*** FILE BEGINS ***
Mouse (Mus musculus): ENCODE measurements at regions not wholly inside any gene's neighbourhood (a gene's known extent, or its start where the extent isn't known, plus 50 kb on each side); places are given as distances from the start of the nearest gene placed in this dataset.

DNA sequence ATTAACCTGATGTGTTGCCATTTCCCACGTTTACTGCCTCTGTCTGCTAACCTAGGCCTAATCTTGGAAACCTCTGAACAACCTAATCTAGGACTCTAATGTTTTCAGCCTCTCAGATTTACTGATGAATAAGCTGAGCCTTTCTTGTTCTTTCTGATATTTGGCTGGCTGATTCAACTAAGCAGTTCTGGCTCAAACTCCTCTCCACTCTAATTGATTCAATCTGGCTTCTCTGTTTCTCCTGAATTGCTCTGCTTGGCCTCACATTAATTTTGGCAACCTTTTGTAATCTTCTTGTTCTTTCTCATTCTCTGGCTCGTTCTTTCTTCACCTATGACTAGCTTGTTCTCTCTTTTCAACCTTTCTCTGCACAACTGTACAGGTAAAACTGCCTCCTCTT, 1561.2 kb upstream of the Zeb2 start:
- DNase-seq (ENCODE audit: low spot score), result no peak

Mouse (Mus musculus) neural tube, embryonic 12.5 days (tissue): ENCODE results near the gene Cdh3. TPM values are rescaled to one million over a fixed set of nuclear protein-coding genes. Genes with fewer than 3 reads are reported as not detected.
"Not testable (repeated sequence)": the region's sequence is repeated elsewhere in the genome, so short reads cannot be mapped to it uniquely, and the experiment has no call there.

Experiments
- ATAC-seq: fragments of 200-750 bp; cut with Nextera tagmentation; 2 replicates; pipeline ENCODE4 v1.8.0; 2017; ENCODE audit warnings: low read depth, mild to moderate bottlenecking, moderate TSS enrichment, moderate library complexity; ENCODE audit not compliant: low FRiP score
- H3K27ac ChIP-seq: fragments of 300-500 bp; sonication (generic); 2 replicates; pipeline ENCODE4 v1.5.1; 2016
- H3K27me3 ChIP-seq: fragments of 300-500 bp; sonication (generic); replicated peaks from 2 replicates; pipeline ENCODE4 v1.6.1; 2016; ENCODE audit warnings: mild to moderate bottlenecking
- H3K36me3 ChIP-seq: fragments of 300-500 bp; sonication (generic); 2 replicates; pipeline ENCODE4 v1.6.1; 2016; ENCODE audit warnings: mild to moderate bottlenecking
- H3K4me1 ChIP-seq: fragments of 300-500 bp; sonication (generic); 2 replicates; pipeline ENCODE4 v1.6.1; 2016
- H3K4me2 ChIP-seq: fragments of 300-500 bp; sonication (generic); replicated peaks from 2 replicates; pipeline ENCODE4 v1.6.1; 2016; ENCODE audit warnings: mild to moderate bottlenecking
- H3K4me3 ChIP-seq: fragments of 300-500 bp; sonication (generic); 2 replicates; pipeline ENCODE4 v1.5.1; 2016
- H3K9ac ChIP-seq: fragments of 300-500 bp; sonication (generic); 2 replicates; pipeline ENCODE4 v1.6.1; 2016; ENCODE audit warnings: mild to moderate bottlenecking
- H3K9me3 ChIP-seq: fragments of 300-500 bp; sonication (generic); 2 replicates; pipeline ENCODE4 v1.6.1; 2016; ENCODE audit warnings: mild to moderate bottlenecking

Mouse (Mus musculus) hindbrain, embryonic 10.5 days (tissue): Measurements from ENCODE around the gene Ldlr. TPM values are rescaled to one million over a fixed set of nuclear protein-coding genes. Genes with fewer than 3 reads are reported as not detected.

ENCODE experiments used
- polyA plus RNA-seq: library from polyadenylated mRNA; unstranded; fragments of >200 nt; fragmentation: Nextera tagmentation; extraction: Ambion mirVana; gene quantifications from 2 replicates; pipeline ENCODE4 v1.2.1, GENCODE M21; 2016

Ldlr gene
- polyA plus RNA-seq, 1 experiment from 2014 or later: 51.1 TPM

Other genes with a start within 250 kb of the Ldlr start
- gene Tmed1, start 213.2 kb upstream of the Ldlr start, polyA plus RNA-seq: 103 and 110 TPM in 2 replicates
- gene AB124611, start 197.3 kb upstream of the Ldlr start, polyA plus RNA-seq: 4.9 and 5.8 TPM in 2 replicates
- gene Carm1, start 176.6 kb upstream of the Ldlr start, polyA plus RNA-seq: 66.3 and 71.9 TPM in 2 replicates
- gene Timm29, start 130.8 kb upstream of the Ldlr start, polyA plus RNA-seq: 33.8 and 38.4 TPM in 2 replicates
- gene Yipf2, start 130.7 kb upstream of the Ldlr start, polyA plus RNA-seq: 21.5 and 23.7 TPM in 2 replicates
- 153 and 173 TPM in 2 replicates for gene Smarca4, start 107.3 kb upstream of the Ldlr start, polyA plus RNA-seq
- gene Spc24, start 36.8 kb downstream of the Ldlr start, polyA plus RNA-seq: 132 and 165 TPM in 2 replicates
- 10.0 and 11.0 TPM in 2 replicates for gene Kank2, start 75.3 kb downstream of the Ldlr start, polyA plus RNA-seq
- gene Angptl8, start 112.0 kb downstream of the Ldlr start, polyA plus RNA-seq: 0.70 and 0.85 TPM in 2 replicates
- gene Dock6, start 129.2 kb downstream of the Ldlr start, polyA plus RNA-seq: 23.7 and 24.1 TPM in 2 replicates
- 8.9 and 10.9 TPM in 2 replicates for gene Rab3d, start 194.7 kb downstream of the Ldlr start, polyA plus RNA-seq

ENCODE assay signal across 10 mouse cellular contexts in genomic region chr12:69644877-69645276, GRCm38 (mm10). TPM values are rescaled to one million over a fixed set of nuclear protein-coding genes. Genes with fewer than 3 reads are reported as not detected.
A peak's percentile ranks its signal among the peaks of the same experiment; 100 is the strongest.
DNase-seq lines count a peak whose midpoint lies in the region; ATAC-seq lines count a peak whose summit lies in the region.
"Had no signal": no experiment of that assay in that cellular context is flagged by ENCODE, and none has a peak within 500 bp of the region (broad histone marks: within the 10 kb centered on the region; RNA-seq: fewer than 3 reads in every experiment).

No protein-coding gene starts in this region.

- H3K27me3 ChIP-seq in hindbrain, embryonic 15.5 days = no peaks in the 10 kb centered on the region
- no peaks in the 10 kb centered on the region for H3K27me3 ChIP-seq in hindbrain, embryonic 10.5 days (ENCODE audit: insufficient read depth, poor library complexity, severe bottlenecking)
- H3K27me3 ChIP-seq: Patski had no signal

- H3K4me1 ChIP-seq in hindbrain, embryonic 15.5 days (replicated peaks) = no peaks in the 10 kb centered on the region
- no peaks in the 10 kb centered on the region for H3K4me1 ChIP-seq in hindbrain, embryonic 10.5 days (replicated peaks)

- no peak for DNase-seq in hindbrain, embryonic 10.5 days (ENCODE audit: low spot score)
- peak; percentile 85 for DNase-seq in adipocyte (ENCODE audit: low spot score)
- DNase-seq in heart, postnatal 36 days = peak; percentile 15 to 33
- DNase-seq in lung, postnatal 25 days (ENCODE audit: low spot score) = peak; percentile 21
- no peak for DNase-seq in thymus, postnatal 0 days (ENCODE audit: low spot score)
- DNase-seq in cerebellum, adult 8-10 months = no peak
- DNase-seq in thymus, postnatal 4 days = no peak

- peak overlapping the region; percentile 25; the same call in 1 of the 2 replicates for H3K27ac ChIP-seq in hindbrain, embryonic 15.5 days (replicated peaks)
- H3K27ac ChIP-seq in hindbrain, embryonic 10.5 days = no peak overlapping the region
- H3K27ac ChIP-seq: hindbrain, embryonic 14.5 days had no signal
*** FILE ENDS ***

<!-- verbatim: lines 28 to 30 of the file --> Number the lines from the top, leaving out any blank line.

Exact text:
- gene Spc24, start 36.8 kb downstream of the Ldlr start, polyA plus RNA-seq: 132 and 165 TPM in 2 replicates
- 10.0 and 11.0 TPM in 2 replicates for gene Kank2, start 75.3 kb downstream of the Ldlr start, polyA plus RNA-seq
- gene Angptl8, start 112.0 kb downstream of the Ldlr start, polyA plus RNA-seq: 0.70 and 0.85 TPM in 2 replicates